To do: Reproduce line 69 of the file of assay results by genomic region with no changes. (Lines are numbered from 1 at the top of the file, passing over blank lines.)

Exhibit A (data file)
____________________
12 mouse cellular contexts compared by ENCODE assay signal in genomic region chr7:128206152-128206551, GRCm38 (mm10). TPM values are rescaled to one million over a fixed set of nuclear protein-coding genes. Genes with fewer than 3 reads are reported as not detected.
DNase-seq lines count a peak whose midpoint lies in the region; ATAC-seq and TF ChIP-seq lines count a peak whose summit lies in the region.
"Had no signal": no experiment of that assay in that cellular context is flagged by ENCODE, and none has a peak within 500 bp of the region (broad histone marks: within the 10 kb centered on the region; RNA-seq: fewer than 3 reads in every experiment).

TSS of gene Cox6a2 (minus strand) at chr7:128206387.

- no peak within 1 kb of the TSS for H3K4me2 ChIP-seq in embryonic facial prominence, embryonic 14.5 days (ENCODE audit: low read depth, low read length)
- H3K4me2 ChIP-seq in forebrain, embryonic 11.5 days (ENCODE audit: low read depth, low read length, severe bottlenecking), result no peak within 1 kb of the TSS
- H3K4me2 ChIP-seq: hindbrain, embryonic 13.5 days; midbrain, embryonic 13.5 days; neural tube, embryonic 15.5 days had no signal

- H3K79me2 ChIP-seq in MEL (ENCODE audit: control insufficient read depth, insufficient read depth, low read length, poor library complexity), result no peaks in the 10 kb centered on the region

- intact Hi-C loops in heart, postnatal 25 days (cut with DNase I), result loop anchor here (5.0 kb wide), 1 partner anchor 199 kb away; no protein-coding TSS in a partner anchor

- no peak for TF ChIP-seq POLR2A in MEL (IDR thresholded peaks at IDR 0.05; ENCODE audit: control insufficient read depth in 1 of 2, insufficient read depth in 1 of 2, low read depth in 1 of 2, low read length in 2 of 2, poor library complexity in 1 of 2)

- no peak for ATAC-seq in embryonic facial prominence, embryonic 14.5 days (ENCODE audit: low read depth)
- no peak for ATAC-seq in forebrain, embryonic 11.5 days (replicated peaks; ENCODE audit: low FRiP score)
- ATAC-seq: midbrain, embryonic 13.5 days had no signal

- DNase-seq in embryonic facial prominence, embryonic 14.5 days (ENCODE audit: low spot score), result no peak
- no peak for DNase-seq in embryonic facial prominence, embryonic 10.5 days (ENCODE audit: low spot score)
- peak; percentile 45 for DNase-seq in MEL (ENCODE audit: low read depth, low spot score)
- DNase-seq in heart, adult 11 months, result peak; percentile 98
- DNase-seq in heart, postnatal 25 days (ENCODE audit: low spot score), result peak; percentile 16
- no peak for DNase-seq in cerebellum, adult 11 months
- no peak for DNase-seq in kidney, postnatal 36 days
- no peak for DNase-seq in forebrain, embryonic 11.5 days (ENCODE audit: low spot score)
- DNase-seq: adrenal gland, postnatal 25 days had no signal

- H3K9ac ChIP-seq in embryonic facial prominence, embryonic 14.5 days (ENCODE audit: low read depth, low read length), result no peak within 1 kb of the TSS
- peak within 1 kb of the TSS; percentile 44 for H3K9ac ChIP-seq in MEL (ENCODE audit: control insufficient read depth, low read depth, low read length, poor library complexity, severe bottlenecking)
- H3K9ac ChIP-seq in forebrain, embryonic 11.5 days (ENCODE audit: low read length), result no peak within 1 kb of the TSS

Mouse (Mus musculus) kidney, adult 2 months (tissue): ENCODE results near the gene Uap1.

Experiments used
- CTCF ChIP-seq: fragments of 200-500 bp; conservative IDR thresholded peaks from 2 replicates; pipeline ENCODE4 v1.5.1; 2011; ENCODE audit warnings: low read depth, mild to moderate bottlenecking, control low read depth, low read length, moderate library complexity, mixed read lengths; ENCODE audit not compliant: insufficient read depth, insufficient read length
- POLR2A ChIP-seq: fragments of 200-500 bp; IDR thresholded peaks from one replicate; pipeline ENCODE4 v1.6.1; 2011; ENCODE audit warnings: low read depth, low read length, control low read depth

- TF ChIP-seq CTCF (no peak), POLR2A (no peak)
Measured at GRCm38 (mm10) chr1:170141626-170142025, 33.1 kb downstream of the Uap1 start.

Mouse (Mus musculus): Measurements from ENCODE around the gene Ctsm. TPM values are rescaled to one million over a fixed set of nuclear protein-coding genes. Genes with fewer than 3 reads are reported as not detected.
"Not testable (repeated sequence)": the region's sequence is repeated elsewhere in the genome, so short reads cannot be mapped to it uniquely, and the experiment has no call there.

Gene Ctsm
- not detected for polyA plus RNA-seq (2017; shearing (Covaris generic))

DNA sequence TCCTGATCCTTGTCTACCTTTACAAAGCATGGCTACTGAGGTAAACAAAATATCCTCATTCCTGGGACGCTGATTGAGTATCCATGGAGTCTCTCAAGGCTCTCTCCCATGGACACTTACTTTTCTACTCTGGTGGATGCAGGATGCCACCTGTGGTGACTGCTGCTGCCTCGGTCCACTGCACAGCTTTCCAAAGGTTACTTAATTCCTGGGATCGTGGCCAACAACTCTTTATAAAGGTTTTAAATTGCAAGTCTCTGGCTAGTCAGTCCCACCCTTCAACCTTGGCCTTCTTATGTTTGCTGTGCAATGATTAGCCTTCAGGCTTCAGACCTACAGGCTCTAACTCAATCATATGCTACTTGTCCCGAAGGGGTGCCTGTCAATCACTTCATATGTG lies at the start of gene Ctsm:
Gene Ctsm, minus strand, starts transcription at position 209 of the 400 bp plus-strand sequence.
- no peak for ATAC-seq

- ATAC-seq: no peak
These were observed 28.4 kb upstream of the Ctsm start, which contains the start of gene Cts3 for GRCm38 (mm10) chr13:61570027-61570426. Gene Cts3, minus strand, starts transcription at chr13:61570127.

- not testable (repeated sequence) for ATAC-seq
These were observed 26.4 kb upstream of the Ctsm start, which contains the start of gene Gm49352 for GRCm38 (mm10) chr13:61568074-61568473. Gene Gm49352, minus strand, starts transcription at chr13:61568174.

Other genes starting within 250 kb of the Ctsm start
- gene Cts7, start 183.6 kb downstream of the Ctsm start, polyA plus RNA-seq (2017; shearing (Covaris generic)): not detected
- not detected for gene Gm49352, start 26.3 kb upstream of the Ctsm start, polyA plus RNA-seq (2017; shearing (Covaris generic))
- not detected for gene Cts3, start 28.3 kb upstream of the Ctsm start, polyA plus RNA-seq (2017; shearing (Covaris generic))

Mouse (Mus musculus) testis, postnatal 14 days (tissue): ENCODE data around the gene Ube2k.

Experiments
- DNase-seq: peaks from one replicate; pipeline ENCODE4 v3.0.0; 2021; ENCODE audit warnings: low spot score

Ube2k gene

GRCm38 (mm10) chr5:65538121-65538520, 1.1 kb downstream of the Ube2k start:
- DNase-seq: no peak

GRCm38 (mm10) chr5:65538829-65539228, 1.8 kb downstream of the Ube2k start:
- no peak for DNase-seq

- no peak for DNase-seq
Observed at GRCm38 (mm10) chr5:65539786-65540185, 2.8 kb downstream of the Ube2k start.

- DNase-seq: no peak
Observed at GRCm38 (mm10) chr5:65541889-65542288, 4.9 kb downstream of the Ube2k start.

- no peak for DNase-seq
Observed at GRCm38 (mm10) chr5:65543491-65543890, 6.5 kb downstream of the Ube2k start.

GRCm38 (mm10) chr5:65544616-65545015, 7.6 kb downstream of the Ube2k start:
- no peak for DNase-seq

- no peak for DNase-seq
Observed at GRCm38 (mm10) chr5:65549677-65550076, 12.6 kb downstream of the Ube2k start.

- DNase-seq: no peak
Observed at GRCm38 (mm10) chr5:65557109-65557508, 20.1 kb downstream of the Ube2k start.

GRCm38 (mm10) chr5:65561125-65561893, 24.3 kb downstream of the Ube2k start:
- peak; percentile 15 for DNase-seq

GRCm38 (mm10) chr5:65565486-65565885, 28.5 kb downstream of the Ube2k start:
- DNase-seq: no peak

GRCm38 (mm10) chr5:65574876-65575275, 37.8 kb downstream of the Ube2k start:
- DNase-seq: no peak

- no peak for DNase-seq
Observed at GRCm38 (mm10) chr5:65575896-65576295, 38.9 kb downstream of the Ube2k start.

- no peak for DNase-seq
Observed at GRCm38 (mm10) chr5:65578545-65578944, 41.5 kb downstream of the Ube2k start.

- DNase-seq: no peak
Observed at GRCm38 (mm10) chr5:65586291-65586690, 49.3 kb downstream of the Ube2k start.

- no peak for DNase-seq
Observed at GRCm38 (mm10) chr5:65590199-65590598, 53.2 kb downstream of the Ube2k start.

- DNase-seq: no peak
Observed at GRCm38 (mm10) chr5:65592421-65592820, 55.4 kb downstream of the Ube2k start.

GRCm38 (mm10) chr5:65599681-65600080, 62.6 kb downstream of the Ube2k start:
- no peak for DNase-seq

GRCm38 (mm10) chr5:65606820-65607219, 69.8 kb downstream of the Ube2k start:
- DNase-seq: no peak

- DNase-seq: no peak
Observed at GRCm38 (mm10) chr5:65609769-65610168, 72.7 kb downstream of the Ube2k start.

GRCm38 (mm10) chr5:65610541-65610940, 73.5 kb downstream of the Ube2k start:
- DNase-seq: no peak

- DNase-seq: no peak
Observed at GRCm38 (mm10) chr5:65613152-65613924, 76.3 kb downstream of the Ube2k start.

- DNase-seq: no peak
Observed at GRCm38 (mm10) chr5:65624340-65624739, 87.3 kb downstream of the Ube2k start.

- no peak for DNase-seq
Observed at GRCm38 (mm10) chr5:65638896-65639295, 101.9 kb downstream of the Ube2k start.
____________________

GRCm38 (mm10) chr5:65565486-65565885, 28.5 kb downstream of the Ube2k start: